The American Association of Cancer Research recently released its inaugural Cancer Disparities Progress Report (read our story on the new report). Longtime Hutch health disparities researcher Kathy Briant offered these insights in response.
When I first began doing cancer outreach/education/engagement work, it was under an National Cancer Institute-funded program called the Special Populations Networks, or SPNs, for cancer awareness, research and training. (You can read about achievements and lessons learned in this 2016 supplemental issue of the journal Cancer.)
Those networks were launched in 2000 because at that time, NCI already knew that there were cancer health disparities across the cancer continuum for underserved communities. The SPNs eventually transitioned into the Community Network Program Centers which, here in our own backyard [in Washington state], funded cancer intervention work out in the Yakima Valley up to 2010.
I mention this history because 20 years later, we still face the same realities the report outlines: Cancer health disparities are a public health challenge, and disparities for racial and ethnic minority populations as well as underrepresented groups still persist across the cancer care continuum.
Yes, we have improved overall cancer survival and we are seeing overall cancer death rates narrow between populations groups, but as the report states, advances in cancer diagnosis and treatment do not benefit everyone equally.
Perhaps we need reports like these to be continuously released to remind us that we still have so much work to do. I appreciate the American Association of Cancer Research's call to action to drive progress against cancer health disparities. And I would like to emphasize those committed to addressing cancer disparities need to make sure they are involving all stakeholders at the table — people in the community, providers, health care systems, insurers/payers, cancer research funding entities, cancer-related and -focused organizations, the government and policymakers — to truly drive change.
As the last 20 years have shown, this change has been happening at a slow pace and our underrepresented communities suffer the brunt of the burden and the losses.
The COVID-19 pandemic and the Black Lives Matter movement have opened up a window of opportunity to drive change in addressing these cancer health disparities.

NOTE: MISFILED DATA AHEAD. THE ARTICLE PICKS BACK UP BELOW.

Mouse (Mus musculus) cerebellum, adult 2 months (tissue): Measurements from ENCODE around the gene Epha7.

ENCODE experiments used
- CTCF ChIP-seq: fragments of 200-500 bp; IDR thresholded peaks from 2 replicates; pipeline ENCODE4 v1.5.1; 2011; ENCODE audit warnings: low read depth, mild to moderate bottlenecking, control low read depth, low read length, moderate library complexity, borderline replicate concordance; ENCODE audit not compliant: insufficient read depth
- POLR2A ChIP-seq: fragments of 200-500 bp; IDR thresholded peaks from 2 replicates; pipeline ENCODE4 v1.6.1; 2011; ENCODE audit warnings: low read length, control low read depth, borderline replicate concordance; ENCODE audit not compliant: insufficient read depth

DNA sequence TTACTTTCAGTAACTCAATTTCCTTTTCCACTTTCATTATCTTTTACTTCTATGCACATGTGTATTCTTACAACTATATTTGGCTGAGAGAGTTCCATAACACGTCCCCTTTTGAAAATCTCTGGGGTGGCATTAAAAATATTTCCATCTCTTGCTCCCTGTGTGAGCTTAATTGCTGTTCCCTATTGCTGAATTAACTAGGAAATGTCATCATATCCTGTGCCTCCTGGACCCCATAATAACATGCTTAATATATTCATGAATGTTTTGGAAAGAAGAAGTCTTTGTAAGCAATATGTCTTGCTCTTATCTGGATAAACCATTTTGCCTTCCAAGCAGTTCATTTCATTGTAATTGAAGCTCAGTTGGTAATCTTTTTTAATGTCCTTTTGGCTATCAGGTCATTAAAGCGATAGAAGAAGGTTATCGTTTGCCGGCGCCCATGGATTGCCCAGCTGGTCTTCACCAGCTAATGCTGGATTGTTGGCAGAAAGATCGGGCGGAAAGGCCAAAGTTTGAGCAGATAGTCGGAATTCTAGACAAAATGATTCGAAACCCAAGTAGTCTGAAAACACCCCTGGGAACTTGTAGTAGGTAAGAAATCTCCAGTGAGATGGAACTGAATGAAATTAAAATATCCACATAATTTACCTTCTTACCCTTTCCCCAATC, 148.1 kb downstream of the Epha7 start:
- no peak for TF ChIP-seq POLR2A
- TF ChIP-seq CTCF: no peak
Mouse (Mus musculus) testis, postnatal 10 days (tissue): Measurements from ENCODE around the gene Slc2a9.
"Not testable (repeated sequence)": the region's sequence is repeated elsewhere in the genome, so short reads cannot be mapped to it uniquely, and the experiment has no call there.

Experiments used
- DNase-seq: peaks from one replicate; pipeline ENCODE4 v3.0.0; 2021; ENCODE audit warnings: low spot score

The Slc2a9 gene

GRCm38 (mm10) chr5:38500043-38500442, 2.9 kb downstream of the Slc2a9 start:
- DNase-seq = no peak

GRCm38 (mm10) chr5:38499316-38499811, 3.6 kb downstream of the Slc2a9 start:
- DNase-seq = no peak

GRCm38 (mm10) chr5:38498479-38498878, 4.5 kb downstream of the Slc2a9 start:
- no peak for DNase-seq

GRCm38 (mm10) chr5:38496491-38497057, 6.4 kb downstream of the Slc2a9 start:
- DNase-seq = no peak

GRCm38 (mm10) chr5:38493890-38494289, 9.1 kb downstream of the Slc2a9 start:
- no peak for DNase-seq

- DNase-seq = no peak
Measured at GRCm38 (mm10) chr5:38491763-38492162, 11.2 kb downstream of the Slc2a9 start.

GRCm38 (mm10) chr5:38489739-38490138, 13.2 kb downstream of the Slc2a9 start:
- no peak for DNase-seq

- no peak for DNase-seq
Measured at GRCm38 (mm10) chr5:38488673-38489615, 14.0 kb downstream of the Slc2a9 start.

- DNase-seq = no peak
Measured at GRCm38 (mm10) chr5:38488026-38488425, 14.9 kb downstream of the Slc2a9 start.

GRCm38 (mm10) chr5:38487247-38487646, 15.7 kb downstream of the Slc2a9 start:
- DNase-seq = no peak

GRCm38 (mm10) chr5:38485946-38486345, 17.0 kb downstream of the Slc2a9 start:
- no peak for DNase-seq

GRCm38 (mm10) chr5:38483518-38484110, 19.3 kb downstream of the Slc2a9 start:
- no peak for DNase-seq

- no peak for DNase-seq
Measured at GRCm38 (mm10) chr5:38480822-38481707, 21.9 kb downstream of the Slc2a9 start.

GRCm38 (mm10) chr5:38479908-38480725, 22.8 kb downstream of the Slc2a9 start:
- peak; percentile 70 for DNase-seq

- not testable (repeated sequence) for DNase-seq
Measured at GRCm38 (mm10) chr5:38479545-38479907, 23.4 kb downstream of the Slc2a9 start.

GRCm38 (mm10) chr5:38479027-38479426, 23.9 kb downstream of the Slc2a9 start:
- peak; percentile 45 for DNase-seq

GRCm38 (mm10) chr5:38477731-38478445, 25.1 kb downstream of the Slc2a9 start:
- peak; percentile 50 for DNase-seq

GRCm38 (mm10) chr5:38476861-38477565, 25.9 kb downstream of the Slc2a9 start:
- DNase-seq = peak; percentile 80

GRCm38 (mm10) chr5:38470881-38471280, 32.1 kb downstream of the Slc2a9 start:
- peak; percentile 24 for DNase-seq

The Fred Hutch/University of Washington Cancer Consortium has research happening in many of these areas where cancer health disparities exist — including investigating preventable risk factors and cancer screening/early detection, which can help prevent some cancers before they even develop.
Efforts under the Hutch Office of Diversity, Equity & Inclusion are also focusing on addressing disparities by increasing diversity in our training and workforce, which will help our institution make sure that our workforce is reflective of the communities we are working to serve.
These are exciting times. My hope is over the next 20 years we make progress at a more accelerated pace than we have over the last 20 years. It will be essential in order to increase access to advances in cancer research for everyone in the U.S., regardless of where you live, your race/ethnicity, your socioeconomic status, your sexual and gender identity, or your age.
Kathy Briant, M.P.H., C.H.E.S, is program administrator for Fred Hutch’s Office of Community Outreach and Engagement, or OCOE. Throughout her career at Fred Hutch, Briant has served as a catalyst for cancer control planning and implementation in the Northwest region as she and her staff have worked with organizations that reach medically underserved populations to help plan, implement and evaluate effective and sustainable cancer control strategies. She currently works with the OCOE team to use a community-based participatory research approach to implement interventions that address issues around health disparities.